R S Sharma, as befits his eminence as much as his Leftism, threw a fit -- always a useful thing to do a few years into a project : you can then allow yourself to be persuaded, and, when questions are raised later about nothing having been done, you can always claim that you in any case had not wanted any part of the project. "In view of the strictures passed on the 'beneficiaries' of the Dictionary project in the RPC [Research Projects Committee] meeting," he wrote to the Council, "I would not like to continue as Chief Editor. I neither asked for any 'benefice' / 'benefit' in any meeting or outside nor did I receive any remuneration for the work that I did for the project. As far as I can remember none of the Main Editors asked for any benefit or remuneration in any meeting of the Editorial Committee."
H R Deve Gowda, the then Prime Minister, and S R Bommai, the then Minister for Human Resource Development, selected the well-known art historian, Professor S Settar to be the Chairman of the ICHR. In a sense an outsider, he was duly alarmed at the state of such projects. He addressed letters to Sharma, Shrimali and Ramesh in March 1997 inquiring about the work they had done. Months went by, he could not nudge anyone concerned to get on with the work. He accordingly convened a meeting of R S Sharma and Irfan Habib on 29 September, 1997. He was asked to contact Shrimali and Ramesh again.
Ramesh now deployed the next weapon : ask for more ! Fools will always throw in good money after bad. He wrote back saying that for him to do the work, the Council should appoint three more scholars to assist him [so helpful was he that he specified the names of the three also!], that the Council provide him with a computer assistant, and also with rented accommodation! The Chairman wrote pointing out that already Rs 45000 had been paid to Ramesh, seven years had passed, and asked how much more time was required. Another year "may be required" if the terms he had proposed were met, Ramesh answered!
In despair, Settar turned to Irfan Habib and Sharma again and "appealed" to them to help out -- another tactic : subalterns block the pass; the only way the fellow can hope to proceed is by beseeching, and thereby getting in the debt of the principals! Sharma recalled that he had already dissociated himself from the project -- vide the "beneficiaries" spat. In any event, the two met Settar, and agreed to submit -- by now you should be able to guess -- a revised project each !
"The detailed note of the revised project promised by Professor Sharma has not been received so far," the ICHR was informed at its meeting on August 31-September 1. "Professor Irfan Habib has yet to send his detailed proposal which he promised to send on 10-3-98."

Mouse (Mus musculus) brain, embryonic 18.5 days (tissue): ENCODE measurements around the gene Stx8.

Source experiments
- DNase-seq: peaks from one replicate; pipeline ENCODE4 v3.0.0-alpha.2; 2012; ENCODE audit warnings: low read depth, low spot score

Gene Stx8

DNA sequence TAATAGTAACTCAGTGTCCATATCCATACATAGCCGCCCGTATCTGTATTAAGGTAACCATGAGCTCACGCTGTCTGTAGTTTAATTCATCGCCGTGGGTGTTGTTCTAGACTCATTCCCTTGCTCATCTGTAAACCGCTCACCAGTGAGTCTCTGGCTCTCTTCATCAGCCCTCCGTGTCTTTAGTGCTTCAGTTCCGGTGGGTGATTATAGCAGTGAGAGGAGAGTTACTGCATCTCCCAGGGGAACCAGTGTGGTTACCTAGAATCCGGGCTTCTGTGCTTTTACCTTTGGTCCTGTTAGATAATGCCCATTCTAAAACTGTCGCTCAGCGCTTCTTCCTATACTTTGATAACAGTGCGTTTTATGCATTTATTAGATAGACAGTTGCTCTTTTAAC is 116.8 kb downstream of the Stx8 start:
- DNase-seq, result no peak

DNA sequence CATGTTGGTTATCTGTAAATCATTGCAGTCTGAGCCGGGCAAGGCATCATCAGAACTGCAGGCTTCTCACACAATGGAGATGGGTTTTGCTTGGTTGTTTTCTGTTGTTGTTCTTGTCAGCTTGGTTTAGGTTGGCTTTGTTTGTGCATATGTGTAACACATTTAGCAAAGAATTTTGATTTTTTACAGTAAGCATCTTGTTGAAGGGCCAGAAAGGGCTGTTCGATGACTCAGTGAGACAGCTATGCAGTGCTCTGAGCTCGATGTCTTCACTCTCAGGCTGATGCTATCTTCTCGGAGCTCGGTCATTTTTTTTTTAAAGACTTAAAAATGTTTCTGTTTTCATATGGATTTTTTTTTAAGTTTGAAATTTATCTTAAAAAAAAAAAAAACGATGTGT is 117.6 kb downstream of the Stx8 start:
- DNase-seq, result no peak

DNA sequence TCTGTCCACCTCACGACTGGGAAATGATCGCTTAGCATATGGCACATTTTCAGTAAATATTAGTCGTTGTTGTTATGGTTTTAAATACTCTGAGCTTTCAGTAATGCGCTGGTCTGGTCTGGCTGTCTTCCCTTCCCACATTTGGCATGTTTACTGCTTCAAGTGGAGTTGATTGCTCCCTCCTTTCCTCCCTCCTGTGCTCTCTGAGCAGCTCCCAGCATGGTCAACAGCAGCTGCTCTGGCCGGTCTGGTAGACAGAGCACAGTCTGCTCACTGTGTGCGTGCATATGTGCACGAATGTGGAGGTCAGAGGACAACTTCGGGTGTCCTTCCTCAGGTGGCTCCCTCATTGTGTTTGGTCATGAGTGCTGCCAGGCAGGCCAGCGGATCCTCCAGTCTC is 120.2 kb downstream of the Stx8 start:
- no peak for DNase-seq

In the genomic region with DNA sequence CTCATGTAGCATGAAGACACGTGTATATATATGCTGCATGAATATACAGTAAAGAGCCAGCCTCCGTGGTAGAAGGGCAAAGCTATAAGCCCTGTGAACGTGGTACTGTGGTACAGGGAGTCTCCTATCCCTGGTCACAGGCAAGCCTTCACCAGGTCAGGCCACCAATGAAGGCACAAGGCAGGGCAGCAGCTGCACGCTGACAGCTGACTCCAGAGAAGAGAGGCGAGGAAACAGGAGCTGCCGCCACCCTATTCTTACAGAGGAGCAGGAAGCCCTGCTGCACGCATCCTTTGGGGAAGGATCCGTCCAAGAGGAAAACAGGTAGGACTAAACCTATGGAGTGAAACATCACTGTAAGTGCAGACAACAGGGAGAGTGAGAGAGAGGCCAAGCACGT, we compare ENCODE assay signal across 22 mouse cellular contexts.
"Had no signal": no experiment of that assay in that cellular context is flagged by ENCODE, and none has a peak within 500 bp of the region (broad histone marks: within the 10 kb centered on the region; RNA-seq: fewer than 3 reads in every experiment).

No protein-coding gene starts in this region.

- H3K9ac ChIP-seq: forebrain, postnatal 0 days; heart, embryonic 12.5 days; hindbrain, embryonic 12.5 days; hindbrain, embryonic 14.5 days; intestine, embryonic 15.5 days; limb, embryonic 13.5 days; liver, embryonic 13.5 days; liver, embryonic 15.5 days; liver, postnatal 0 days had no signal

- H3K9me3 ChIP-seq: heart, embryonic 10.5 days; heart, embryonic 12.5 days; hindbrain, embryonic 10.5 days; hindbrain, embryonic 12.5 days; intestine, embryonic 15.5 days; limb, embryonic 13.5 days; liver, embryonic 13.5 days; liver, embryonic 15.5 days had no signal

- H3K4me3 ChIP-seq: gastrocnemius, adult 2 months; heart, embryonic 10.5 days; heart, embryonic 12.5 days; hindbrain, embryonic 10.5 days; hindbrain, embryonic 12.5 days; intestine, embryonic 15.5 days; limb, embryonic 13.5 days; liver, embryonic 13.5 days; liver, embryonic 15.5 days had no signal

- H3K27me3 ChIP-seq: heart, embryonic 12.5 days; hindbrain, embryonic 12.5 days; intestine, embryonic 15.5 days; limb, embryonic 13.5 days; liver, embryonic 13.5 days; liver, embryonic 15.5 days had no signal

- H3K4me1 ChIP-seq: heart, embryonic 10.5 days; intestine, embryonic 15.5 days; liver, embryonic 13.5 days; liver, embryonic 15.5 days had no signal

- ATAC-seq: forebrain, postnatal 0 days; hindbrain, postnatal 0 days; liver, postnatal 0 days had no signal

As more and more queries were coming about the project, R. S. Sharma wrote to the Chairman on 7 July, 1998 that "at present I and Shrimali are terribly busy with the editing of Comprehensive History of India, Vol. IV, print 2. I will consult Shrimali to find out whether he can spare some time for the project this year, though I am not hopeful. A meeting of Ramesh, Shrimali and other members of the editorial board should be helpful for completing the project as soon as possible." Notice the tone : far from being the one who shares a major part of the responsibility for the state of affairs, the person is offering to do a favour, to, against his better judgment, contact Shrimali and see if something can be done to help the Chairman out !
The result ? By now eleven years have passed. Rs 370,000 have been spent. Nothing but nothing has been published. Thousands of "cards" are said to have been compiled by specially hired "compilers" -- these remain in the personal custody of Shrimali and Ramesh. And the Chairman is under advice that to get the project going he has to convene a meeting of the very persons who have brought the project to this state -- with the caveat, of course, that the conditions specified by one of them must first be met, and that the other -- the TV star -- is "terribly busy" on some other project !
And, never forget, if the ICHR takes any step to bring them to account, if it takes any step to hand over the project to anyone else, it is doing so because these eminent historians are secular, and the Council is now set to saffronize history!
September 9, 1998